The Express Tribune
Pakistani starlet Veena Malik met with philanthropist Abdul Sattar Edhi at his headquarters on Wednesday following reports that he had fallen ill. “I have wanted to meet you for ages now. Philanthropists like you are the need of the hour for this country,” Veena said. The famous actor also jokingly offered to donate her kidney to Edhi, who needs dialysis twice a week. “My family members and I have been regularly been praying for your speedy recovery. It’s a big thing that you have done for the suffering humanity of this world,” she added. Edhi replied to Veena by saying that she should continue to pray for him, so that he can work towards helping other people. “Do pray to the Almighty to allow me to do more work for the others,” Edhi said. “Me and Edhi are the ambassadors for human rights,” she said. “Even if Pakistanis do 0.1% of good for humanity, the country will be a better place to live in,” the actor said. Veena added that she was in talks with the International Human Rights Commissioner regarding the role that she would like to play in helping the country towards improving health and education. Karachi visit During her five-day visit to Karachi, the actor also paid tribute to Abdullah Shah Ghazi’s tomb in Clifton. She said that she would also like to visit Quaid-e-Azam’s final resting place during her trip. When questioned if she had hopes of meeting political leadership residing in the city, she said, “No, that’s not in the schedule.” However, with the budget fast approaching she hoped that the government would make some incentive for an artists’ welfare fund.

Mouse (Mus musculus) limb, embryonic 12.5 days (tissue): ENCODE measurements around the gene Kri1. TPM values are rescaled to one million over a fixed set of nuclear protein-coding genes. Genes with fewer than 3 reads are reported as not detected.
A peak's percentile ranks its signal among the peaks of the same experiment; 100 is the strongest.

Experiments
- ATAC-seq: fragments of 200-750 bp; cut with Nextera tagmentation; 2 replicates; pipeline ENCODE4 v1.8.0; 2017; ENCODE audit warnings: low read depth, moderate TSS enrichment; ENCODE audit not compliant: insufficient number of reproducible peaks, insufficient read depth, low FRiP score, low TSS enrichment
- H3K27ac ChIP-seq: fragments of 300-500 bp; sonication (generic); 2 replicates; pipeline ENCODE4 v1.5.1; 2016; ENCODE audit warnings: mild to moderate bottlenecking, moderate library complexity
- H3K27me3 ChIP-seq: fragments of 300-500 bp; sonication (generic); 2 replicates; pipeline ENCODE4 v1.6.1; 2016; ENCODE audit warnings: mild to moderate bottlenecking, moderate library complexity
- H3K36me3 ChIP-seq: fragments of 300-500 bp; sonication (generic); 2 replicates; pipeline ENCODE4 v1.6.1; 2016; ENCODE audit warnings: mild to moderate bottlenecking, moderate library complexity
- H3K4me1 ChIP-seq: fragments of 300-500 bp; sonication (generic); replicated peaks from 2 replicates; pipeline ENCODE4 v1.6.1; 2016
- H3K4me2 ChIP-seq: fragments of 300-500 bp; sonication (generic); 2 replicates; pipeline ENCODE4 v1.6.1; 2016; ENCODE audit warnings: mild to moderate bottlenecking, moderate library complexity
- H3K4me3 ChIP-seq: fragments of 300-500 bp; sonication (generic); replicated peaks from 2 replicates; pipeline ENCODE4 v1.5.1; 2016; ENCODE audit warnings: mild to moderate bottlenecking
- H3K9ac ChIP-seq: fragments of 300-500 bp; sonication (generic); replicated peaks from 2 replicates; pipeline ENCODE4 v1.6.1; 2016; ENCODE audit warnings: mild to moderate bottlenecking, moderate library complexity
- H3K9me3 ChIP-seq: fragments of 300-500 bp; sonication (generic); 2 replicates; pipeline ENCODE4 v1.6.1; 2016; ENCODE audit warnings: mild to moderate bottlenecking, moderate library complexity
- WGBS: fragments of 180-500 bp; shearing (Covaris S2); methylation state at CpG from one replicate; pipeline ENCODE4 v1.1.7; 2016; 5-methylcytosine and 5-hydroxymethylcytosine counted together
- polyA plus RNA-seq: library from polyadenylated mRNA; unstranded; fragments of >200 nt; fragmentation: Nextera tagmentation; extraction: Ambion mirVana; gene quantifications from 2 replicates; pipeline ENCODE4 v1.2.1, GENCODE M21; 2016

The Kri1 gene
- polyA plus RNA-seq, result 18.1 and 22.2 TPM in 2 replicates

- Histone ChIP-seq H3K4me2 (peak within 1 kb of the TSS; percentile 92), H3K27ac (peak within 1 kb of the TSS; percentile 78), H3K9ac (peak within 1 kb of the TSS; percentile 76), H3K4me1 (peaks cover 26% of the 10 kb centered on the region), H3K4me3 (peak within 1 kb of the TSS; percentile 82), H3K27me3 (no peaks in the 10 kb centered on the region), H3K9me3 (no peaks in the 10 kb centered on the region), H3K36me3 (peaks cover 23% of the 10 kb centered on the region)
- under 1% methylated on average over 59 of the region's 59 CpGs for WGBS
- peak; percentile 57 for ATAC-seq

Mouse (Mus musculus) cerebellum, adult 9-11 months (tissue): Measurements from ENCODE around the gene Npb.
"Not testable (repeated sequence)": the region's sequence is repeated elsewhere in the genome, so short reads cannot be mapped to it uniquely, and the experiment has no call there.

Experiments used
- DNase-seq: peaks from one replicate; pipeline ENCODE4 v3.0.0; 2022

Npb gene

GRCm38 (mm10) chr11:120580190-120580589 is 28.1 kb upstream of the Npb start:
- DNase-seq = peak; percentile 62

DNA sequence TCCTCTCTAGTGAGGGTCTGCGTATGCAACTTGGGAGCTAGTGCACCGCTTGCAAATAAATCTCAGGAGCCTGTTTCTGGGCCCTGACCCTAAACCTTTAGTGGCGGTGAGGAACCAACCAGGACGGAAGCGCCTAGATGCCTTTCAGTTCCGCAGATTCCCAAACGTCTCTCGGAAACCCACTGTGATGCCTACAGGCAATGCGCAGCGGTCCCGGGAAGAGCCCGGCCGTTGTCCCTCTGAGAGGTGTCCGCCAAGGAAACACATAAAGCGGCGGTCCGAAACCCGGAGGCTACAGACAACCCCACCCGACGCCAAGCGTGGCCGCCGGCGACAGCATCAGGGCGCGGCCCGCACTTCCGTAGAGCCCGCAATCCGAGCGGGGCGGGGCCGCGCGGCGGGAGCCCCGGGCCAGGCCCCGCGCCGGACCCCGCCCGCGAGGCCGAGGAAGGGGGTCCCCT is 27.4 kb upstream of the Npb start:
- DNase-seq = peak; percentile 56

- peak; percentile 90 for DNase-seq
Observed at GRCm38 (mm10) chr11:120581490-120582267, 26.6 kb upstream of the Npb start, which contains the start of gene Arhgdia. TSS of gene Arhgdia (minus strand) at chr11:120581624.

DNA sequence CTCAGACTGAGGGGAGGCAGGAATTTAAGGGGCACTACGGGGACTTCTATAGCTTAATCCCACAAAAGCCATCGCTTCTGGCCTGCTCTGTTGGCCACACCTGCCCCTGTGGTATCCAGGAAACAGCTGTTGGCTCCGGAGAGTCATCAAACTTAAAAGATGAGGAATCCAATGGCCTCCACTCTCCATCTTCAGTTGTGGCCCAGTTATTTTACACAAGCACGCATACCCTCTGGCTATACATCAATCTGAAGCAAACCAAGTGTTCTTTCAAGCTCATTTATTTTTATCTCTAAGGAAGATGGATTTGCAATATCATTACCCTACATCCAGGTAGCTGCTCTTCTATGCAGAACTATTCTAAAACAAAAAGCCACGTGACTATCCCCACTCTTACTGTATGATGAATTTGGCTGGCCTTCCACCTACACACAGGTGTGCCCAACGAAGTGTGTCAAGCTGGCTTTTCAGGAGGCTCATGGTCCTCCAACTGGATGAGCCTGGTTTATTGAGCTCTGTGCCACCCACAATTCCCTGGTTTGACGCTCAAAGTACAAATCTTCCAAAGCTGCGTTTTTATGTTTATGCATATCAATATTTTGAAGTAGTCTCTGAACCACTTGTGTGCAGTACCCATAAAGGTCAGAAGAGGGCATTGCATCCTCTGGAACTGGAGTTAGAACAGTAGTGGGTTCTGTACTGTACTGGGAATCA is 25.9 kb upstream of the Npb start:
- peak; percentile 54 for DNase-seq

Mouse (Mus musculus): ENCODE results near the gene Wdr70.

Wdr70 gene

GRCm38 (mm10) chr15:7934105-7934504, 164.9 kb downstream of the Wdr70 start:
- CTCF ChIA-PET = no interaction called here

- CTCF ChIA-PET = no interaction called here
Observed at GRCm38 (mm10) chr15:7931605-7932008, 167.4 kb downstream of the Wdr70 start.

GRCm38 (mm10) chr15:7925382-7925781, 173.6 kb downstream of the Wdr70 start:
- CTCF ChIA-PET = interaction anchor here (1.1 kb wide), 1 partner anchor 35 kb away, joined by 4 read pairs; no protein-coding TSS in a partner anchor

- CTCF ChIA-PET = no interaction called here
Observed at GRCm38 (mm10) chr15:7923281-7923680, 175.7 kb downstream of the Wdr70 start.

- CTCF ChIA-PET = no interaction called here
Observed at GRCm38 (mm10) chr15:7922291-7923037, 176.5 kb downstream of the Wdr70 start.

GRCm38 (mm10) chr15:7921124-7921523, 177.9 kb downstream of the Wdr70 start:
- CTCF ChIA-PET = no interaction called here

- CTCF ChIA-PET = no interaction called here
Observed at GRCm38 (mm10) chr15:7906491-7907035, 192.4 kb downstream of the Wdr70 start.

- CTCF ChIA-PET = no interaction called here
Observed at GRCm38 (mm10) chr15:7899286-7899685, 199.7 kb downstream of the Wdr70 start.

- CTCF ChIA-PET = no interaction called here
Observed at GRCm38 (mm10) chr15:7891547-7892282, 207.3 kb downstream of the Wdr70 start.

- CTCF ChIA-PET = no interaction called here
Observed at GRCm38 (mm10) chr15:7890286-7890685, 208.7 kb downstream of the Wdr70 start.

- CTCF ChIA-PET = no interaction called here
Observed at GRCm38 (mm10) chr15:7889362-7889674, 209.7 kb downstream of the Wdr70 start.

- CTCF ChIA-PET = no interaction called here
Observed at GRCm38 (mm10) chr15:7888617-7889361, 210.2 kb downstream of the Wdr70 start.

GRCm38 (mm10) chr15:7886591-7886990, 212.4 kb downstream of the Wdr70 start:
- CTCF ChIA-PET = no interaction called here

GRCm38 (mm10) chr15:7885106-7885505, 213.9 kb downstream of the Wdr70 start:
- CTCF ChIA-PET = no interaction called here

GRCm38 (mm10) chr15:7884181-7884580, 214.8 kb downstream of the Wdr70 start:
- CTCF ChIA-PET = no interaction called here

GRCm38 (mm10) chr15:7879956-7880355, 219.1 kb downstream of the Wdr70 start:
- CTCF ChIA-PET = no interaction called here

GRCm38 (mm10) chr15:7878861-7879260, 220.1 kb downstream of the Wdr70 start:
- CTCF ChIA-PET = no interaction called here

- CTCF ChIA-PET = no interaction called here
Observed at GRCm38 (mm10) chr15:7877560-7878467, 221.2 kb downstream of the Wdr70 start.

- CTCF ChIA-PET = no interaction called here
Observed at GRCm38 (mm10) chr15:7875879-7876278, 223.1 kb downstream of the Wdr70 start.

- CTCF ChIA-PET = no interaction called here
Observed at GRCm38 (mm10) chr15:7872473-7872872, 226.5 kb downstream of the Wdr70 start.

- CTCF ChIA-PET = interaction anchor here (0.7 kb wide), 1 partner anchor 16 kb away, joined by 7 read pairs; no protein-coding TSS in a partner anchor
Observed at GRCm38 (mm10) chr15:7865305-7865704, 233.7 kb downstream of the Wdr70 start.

This story about a pregnant 25-year-old woman, Farzana Parveen, being bashed to death with bricks by her brothers and uncles because she dared to marry of her own choice, is the kind of news that makes your heart drop and your stomach churn. It’s being called an ‘honour killing’ in the press but it is murder – in fact, we should call it an execution. Farzana was going to court in Lahore to testify that she had married her husband out of choice, in response to a fake kidnapping case brought about by her family who were enraged that she chose to marry him instead of the cousin they’d picked out for her. 30 people stood and watched as Farzana was shot at and attacked with bricks, but nobody did anything. It reminds me of the famous case of Saima Sarwar of Peshawar who sought legal help from famed human rights lawyer Asma Jahangir, in fighting her own case against her family to divorce her chosen husband and marry a man of her own choice. Saima’s mother and uncle showed up in Asma’s office while Saima was there and her uncle shot her in the head. Saima died, and the uncle was never prosecuted because Saima’s family ‘forgave’ him for the crime. People in Pakistan get away with these kinds of executions of women because of weak laws, contradictory legislation and the overarching power of jirgas or extra-judicial tribal court systems which reserve the harshest punishments for women exercising their free will. We have a Protection of Women ordinance, enacted in 2006, which amended the Hudood Ordinances, making rape a crime under the Pakistan Penal Code and also made it illegal to force a woman to marry, kidnap or sell her into prostitution, and accuse her falsely of adultery or extramarital sex. We also have a bill, enacted in 2004, which makes ‘honour killing’ a crime. A Punjab law minister called for the crime to be tried in anti-terrorism courts in 2011, but I’m unsure whether this was ever enacted. However, the 2004 law against ‘honour killing’ is contradicted directly by the Islamic law of Qisas and Diyat, which allows a family of a victim to ‘forgive’ the criminal and lessen the punishment or forgo it altogether. Most criminals use this loophole to get away with their crime. Worse is that attitudes towards women who marry of their own free choice as having stained the honour of the family still persists. Even the policemen at police stations often won’t register a crime against a woman in this case because they agree with or sympathise with the angry family who wanted her dead. Combine this with a still-strong jirga system where men get together and condemn a woman (and sometimes her husband or partner, but he is almost never met with the same fate) to death for having acted out of her own free will. They ignore the tenet of Islam that states any marriage must be enacted out of free will and that a woman has the right to choose her own husband. This law in Islam is set in stone and cannot be argued with. But the tribal system, which is steeped in patriarchy, ignores this basic fact and still seeks to control the lives and bodies of women by forcing them into marriages they don’t always want. I’ve often heard activists try to make the phrases ‘there is no honour in honour killing’ and ‘dishonour killing’ stick. It will take more than a few catchphrases to undo centuries of regressive, misogynistic thinking and attitudes, dearly adhered to because it suits the power structure that is already in existence. To get people to understand that an honour killing is murder, plain and simple, is the first step. For a man to understand that his honour doesn’t lie in a woman’s body may be the second step, but to get him to accept that she has her own autonomy and independence and control over her own body is a final phase in the evolution of Pakistani society that may take generations to achieve. In the meantime, we’ll have people like Farzana and her unborn child beaten to death with bricks grabbed from a construction site outside a court in Lahore, while onlookers do nothing but watch and take photographs on their cell phones. We will have a nation where the laws do not protect women. We will have a country that people look at in disgust and horror, grimace at and thank God they do not have to raise their daughters there. Farzana must not die in vain. We must use her death as a turning point in how we prosecute the executioners of women who exercise their free will. They are braver than all the men who sit in judgment over a woman like Farzana, condemning her to a death she does not deserve. But do not rest complacent, even those of you who live in so-called civilised societies. All over the world, there is a war going on against women. In Pakistan, it takes the form of Farzana Parveen’s body, prone and covered by a sheet, battered and broken in the ambulance with her bewildered husband sitting next to her. In Nigeria, it takes the form of 200 schoolgirls kidnapped and sold into sexual slavery by Boko Haram. In the United States, we have three women and three men dead because of the revenge fantasies of a spoilt, rich boy who thought that he was owed sex by “blonde sl**s”. We’re already in the middle of the third world war. It is the war for women’s rights, safety and dignity. We are not winning this war yet. I wonder if we ever will.